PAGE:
Connectivity on the edge
There is a technological tsunami heading straight to the centre of the mobile telecoms world. IoT promises a deluge of connected “things”, from smart water meters and remote perimeter access control systems to traffic congestion monitors and the intelligent home.
Whilst this brings exciting new business opportunities, the mobile industry has a big hurdle to overcome. The centralised mobile network architecture as we know it may simply not be up to the job of handling the huge hike in traffic volumes expected to result from the billions of IoT devices predicted to come on stream over the next few years, says Carsten Brinkschulte of Core Network Dynamics.
I believe it is time to rethink the core architecture of our mobile networks to make them fit to ride the IoT wave.
Inevitably, the industry voices differing opinions on the speed of predicted IoT growth. According to Gartner’s latest research, 6.4 billion connected “things” will be in use worldwide in 2016 – up 30% from last year – reaching 20.8 billion by 2020. Others forecast an eye-watering 50 billion devices will be installed on the networks in the next five years, whilst analyst firm Beecham Research sounds a more cautionary note, warning against the current surge of IoT hype.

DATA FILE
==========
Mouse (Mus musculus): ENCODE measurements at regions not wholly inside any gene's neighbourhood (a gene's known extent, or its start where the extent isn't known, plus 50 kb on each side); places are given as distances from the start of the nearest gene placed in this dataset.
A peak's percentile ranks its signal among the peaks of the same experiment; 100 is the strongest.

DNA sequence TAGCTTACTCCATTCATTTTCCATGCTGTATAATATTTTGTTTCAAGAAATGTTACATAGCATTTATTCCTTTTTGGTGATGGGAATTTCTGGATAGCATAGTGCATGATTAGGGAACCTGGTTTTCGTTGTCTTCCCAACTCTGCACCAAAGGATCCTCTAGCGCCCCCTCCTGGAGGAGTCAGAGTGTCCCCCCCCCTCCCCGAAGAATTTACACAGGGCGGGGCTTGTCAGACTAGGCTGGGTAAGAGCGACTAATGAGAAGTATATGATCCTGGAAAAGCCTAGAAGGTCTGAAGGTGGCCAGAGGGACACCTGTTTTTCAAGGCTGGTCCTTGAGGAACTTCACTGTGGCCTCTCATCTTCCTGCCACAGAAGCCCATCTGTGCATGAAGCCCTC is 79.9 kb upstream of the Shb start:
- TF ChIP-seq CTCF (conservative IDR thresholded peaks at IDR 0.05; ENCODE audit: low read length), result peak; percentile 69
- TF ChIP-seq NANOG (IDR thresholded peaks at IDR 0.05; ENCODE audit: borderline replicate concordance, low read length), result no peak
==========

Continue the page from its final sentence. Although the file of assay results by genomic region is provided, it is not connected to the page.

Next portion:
Even allowing for over-optimistic projections on the part of some industry commentators, I believe that the architecture of today’s mobile networks, based on a centralised star topology, needs to be redesigned to cope with billions of devices rather than the millions of Smartphones for which they were originally intended.
The nub of the issue is that IoT will demand much more of our wireless networks. The embedded sensors already keeping tabs on electricity meters or tracking shipping containers are just the tip of the iceberg. IoT will enable new levels of wireless connectivity in a huge range of things by bringing devices, people and analytics platforms together. Combining sensor and aggregated data with other available facts and figures will spark new services, applications and opportunities.
Today’s LTE networks, however, are based on a star topology with a centralised EPC (Evolved Packet Core) for handling authentication, signalling and network traffic. The average base station typically handles signalling for up to 1000-1500 devices. As future IoT applications emerge – many of which are yet a twinkle in the inventor’s eye – a base station might have to manage several hundreds of thousands of devices, each one sending signals and transmitting data. I believe that this surge of devices will put significant strain on backhaul traffic, which will become a critical bottleneck as devices communicate back to centralised core networks. Handling authentication, signalling and traffic for billions of devices will overload the centralised EPC, resulting in degradation of service quality for Smartphones and triggering large investment requirements for operators fighting to handle the load.
I believe that in order to avoid network meltdown and take pressure off the central core, we need to rethink how mobile networks are designed and learn from how the Internet managed the growth to handling billions of devices.